The recent growth of labour productivity, capital per unit of labour, and multi-factor productivity has been encouraging. Our labour productivity accelerated from a 0.5 per cent annual rate in the early 1990s to a 1.7 per cent annual rate in the six years to 2002. However, we need to do better to make up for the lost time.
There are some issues around the availability of capital, especially for small to medium sized enterprises. However, the major driver that we need to get better traction on is skills.
This is not just a matter of elite high level skills; indeed the indications suggest the opposite: that our major shortages now and for the foreseeable future are in the mid level skills that provide the backbone to industries like manufacturing, tourism and agriculture.
In this light, the tertiary education sector is one of the key engines of workforce productivity, and hence of economic growth. We have a system that is in many respects world-class, with world-class researchers and world-class teachers. But we need to ask ourselves how well focussed these resources are.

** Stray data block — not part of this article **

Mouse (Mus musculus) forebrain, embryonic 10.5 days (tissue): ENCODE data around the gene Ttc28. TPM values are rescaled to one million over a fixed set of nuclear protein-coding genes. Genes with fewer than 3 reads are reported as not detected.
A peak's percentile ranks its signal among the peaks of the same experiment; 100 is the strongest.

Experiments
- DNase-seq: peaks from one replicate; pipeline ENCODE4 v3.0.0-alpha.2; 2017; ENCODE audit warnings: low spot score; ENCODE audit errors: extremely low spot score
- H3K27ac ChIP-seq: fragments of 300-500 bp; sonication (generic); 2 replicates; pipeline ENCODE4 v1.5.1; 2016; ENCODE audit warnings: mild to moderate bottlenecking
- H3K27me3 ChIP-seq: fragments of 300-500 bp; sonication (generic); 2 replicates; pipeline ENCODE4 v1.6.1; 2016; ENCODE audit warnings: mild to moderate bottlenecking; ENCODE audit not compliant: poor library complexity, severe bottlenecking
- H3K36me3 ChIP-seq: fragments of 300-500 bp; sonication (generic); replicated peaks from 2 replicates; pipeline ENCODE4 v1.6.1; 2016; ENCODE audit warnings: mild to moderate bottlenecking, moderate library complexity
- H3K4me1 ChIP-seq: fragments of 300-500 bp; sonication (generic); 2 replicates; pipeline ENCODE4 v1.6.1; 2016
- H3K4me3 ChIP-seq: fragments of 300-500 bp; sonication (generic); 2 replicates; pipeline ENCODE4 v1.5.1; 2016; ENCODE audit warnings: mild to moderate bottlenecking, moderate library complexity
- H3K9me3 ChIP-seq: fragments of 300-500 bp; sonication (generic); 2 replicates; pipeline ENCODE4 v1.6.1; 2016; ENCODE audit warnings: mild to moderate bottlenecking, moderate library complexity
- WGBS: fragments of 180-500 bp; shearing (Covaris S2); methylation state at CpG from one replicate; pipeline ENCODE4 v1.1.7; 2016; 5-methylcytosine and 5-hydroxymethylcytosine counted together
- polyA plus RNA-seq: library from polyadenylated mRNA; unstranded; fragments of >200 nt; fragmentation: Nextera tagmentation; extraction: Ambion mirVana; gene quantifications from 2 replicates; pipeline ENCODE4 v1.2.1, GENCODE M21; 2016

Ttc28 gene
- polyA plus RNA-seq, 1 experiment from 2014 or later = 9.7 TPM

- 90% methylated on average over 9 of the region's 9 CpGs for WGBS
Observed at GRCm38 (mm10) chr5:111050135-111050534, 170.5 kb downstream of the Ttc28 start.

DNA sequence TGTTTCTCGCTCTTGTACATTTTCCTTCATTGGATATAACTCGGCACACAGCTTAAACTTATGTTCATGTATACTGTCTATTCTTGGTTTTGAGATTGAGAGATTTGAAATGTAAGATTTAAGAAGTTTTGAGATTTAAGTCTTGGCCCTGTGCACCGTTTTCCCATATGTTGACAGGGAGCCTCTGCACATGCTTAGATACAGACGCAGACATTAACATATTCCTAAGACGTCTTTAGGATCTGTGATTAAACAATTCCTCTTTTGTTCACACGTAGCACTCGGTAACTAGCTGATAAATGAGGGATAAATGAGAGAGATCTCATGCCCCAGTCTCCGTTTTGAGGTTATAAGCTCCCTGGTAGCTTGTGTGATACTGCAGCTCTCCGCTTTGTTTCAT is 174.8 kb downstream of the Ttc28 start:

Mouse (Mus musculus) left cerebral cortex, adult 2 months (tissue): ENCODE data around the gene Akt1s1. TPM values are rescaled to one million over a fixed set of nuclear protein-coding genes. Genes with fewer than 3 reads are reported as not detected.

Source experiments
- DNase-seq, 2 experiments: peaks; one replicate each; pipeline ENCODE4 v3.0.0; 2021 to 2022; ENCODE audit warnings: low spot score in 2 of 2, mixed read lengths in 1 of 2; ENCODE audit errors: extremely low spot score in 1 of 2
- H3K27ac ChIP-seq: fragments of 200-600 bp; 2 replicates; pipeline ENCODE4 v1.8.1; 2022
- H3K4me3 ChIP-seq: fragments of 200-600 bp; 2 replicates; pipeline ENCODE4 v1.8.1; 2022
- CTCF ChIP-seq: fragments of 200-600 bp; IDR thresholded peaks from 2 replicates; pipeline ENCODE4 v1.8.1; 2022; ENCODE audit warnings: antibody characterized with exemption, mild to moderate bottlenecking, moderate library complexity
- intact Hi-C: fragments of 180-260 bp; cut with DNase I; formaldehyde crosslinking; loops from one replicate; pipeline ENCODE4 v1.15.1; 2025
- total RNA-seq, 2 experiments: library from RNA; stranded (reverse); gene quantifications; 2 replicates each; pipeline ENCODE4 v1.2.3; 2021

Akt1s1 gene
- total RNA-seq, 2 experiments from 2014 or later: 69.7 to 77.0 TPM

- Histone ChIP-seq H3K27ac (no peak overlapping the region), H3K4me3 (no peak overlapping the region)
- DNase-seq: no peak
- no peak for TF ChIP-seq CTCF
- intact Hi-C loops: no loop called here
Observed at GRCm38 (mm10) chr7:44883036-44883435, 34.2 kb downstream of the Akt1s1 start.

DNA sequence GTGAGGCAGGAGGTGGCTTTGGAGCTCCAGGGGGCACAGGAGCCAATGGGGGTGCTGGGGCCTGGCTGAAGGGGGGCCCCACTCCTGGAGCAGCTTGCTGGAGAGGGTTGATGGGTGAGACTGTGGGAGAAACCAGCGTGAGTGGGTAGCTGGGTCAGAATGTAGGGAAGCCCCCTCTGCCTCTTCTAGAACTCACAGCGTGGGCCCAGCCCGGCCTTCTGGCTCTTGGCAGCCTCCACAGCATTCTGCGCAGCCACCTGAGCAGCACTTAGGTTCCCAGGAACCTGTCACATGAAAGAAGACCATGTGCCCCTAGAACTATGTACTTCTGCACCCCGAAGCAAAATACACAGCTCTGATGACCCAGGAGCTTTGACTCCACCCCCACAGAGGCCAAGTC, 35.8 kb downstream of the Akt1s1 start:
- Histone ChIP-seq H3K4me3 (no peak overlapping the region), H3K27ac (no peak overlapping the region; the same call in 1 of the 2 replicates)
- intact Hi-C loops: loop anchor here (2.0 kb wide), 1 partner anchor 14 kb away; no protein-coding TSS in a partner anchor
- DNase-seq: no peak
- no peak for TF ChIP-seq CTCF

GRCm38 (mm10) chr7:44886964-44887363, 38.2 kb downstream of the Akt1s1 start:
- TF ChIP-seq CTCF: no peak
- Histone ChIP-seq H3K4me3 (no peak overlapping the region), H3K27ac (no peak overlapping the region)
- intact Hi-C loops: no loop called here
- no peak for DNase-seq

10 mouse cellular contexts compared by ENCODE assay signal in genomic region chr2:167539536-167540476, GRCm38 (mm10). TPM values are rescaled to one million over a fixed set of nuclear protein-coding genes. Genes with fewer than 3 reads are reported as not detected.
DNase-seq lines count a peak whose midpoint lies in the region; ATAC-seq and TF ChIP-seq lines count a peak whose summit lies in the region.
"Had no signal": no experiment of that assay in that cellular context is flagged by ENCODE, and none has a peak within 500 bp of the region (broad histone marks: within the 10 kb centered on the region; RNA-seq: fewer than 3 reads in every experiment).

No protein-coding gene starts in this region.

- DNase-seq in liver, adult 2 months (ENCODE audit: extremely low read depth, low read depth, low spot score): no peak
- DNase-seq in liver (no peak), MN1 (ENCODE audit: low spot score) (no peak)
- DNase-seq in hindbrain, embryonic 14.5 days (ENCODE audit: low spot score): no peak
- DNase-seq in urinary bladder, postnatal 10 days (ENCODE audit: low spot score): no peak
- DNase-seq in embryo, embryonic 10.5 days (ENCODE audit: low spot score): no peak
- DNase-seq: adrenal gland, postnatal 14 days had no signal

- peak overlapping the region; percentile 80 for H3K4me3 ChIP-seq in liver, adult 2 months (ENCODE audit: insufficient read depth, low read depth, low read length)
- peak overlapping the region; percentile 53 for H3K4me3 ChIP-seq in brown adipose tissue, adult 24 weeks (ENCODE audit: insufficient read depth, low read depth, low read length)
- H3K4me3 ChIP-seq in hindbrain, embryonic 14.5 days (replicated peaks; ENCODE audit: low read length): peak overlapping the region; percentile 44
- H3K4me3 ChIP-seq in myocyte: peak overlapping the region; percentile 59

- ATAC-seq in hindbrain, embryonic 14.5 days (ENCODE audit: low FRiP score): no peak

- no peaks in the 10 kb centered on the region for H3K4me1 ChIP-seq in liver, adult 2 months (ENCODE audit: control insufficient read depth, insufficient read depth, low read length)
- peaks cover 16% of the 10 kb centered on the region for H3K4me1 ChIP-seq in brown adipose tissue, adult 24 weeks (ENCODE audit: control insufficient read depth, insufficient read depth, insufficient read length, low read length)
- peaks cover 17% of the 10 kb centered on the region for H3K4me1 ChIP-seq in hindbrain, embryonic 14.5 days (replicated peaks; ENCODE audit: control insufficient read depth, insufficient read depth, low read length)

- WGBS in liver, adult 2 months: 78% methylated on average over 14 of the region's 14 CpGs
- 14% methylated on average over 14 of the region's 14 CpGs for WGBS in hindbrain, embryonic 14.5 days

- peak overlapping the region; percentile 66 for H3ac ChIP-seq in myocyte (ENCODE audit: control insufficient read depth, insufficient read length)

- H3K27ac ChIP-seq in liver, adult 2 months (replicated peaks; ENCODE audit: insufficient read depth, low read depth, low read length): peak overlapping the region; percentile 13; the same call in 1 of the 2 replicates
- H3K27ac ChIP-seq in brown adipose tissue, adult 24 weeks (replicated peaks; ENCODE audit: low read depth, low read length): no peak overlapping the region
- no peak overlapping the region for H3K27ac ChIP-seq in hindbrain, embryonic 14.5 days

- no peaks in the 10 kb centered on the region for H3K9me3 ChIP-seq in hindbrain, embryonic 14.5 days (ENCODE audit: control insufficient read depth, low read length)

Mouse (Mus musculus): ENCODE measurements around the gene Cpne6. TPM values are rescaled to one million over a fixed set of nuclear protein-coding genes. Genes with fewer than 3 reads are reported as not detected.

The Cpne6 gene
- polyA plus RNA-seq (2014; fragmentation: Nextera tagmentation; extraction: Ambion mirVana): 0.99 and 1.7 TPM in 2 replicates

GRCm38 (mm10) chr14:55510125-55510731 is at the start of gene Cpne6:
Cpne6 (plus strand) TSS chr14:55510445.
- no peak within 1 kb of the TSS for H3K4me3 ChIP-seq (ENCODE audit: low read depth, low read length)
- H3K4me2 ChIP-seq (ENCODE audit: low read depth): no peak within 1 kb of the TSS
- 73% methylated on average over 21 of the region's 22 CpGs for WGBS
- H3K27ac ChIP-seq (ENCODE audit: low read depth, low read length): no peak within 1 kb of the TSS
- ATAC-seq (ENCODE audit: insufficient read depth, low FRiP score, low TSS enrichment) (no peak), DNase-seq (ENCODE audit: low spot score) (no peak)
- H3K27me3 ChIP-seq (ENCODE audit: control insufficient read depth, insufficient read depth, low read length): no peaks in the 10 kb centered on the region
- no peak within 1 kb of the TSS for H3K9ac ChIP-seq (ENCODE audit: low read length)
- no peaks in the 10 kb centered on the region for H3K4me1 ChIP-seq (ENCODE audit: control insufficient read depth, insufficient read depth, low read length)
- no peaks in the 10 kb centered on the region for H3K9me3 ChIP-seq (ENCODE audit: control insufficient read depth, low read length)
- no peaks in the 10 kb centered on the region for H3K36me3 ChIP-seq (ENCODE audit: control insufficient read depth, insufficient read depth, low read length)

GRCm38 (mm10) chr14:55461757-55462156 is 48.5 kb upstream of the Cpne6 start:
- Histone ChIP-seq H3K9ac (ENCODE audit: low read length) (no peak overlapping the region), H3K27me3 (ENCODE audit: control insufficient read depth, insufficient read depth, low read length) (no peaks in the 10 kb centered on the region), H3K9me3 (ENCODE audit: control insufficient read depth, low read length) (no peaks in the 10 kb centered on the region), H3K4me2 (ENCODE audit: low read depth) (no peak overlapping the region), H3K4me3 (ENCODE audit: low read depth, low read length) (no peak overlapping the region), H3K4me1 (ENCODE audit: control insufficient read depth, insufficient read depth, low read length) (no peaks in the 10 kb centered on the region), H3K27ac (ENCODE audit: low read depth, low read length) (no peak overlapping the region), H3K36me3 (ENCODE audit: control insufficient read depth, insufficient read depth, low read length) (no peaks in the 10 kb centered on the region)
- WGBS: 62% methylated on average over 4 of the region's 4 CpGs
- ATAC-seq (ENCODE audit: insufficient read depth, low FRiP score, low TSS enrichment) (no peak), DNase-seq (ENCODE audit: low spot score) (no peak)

The system we inherited was geared towards increasing the number of enrolments. That may have drawn a greater proportion of New Zealanders into tertiary education; but what is not clear is whether they acquired relevant skills as a result.
One indicator of that may be the fact that 50 per cent of those who first enrolled at a tertiary institution in 1998 had not completed a qualification five years later, in 2003. Getting into tertiary education may be easier; but getting out of it with a useful qualification seems to be difficult for a significant minority.
We are not about to sacrifice the gains made in participation. We are working to make tertiary education more affordable. From next year the government will spend another $110 million on student support, benefiting more than 36,000 students.